The hot issue of traffic restrictions came up again before the city council. Several residents bellied up the podium to speak for or against the plan before the council – and another alternative plan offered by residents
One plan called for no right hand turn onto Ritchie Ave. The other called for no left hand turn onto Maple.
The good citizens of Ritchie Avenue see much commuter traffic in their future. The county is about to restrict commuter rush-hour traffic from entering streets in a neighborhood just outside the city border. Drivers on busy Sligo Creek Parkway cut through those streets, it is alleged. So, Ritchie Avenue residents requested the city put up a no right-hand turn sign onto their street (from Maple Avenue) to keep that traffic out in the morning, and a no-left hand turn onto Maple Ave. to keep it out in the evening.
As loyal readers will recall, this touched off a roaring debate louder than the one over the city budget. The heck with layoffs and service cutbacks, this is restricting the right to drive!
A lot of folks felt restricting Ritche traffic unfairly punished neighbors who use that route for local traffic, dropping off students at Takoma Park Middle School for example.
In response, those folks came up with an alternative, allow no left turn from Sligo Creek Parkway onto Maple, closing it off to morning rush hour traffic.
City residents further to the east were alarmed by this proposal. They in turn felt that this would unfairly punish them, making if difficult to drop off students at the elementary school on Maple Ave., or to access the city community center.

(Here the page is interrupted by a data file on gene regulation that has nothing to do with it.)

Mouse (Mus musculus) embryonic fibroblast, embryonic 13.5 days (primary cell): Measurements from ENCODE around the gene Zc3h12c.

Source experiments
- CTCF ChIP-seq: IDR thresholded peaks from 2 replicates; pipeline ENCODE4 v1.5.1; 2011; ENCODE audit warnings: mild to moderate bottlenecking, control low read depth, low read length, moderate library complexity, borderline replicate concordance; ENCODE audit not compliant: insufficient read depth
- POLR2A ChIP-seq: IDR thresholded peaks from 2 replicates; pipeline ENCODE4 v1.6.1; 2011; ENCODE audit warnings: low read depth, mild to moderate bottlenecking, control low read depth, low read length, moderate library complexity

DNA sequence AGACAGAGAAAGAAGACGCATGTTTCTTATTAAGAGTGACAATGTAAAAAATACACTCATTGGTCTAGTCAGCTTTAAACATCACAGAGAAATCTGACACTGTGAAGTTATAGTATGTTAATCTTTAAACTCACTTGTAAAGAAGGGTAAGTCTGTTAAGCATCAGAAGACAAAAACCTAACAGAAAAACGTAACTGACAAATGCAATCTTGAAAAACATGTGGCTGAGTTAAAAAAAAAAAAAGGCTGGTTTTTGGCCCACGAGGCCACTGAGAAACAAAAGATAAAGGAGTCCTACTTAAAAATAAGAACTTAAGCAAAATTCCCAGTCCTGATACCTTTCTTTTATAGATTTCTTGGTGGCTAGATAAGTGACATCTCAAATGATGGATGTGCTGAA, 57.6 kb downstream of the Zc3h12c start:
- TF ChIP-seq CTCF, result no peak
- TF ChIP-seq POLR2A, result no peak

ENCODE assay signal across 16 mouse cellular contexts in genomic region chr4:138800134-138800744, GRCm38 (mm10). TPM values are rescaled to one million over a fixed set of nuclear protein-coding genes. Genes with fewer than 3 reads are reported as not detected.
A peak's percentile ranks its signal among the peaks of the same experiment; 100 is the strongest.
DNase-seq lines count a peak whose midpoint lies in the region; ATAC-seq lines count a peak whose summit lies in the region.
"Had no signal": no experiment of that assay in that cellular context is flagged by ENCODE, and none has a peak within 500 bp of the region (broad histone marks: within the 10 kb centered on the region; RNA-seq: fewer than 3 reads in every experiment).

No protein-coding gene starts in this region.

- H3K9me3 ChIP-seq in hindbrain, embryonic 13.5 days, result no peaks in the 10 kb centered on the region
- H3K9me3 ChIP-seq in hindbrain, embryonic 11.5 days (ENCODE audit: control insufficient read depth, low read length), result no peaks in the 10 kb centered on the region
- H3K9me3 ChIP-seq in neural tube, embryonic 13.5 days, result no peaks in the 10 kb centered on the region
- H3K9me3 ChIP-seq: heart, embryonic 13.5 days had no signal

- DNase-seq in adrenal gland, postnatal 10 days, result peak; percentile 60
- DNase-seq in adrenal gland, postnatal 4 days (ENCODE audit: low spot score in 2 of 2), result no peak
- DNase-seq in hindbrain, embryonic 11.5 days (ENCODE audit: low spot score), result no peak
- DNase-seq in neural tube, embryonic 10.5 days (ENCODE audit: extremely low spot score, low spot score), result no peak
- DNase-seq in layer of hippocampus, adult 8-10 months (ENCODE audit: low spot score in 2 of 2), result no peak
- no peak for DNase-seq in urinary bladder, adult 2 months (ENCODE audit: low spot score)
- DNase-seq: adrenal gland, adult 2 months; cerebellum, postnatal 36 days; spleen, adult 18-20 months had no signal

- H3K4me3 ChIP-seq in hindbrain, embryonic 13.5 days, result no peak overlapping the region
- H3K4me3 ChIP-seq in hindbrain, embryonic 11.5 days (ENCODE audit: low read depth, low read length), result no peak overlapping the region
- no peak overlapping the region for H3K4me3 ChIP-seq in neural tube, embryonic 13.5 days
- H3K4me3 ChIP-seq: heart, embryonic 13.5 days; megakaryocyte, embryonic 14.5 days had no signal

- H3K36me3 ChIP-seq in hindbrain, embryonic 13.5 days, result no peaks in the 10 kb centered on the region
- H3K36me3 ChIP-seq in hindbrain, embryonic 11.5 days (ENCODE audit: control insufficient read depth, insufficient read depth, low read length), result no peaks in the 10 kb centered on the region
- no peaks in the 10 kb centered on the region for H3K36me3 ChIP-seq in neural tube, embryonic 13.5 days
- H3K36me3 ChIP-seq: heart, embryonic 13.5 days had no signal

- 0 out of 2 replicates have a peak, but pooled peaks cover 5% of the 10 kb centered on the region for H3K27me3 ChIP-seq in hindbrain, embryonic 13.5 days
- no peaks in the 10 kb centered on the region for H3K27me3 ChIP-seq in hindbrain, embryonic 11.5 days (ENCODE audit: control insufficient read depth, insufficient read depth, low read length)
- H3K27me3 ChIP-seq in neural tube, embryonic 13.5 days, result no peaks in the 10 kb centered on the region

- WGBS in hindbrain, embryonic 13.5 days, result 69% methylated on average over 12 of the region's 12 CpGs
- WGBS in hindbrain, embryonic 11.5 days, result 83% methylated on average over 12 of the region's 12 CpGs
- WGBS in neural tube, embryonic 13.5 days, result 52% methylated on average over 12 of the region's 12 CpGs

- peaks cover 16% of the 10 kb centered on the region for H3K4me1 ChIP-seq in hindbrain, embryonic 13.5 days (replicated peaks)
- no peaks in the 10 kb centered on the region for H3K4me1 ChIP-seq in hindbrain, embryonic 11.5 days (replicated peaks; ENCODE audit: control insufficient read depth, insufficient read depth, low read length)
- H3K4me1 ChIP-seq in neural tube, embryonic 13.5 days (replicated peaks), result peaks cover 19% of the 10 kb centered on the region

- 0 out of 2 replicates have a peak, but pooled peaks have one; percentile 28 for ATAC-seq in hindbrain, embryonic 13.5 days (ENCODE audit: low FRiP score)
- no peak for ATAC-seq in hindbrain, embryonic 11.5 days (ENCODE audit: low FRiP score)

It was also feared this would increase traffic on residential Lincoln Avenue, which runs parallel to Sligo Creek Parkway.
The city council, after hearing several citizen comments on the issue, considered both proposals. Each councilmember stuck up for his or her constituents – reflecting their fears about how the proposals would either block their accustomed routes or push commuter traffic onto their streets.
They all agreed that the county had done a poor job of dealing with the issue. They saw flaws in the county traffic study which they felt was too narrowly focused. They also felt the city’s concerns were not taken into consideration. As Councilmember Colleen Clay said, “I’m tired of being ignored and dismissed by the county!”
They were generally lukewarm to restricting traffic from turning onto Maple from Sligo Creek Parkway. They feared that would spread the traffic problem to other wards and inconvenience their constituents. So, they turned down the alternative plan.
Still, they felt something must be done for Ritchie Avenue residents, so they approved the request to restrict traffic entering that street. They weren’t all happy to do so, however. Some would have preferred to wait and see what the effect was of the county streets closures. They also said that they wanted the restrictions lifted once the city has installed traffic calming measures on Ritchie: speed bumps, speed tables, and curb bump-outs. There were misgivings about that, however, as Councilmember Dan Robinson noted, getting traffic restrictions removed once they are enacted can take years.
Missing Fire Truck
By the time you read this, Dear Readers, the city’s ladder truck may be in Lithuania, or on its way into orbit to rendezvous with the space station.
Why not? It’s been everywhere else. The mayor and council have all had to lie down with a cool damp washcloth over their faces because every day, it seems, they get a different story about where ladder truck #2 is going to end up.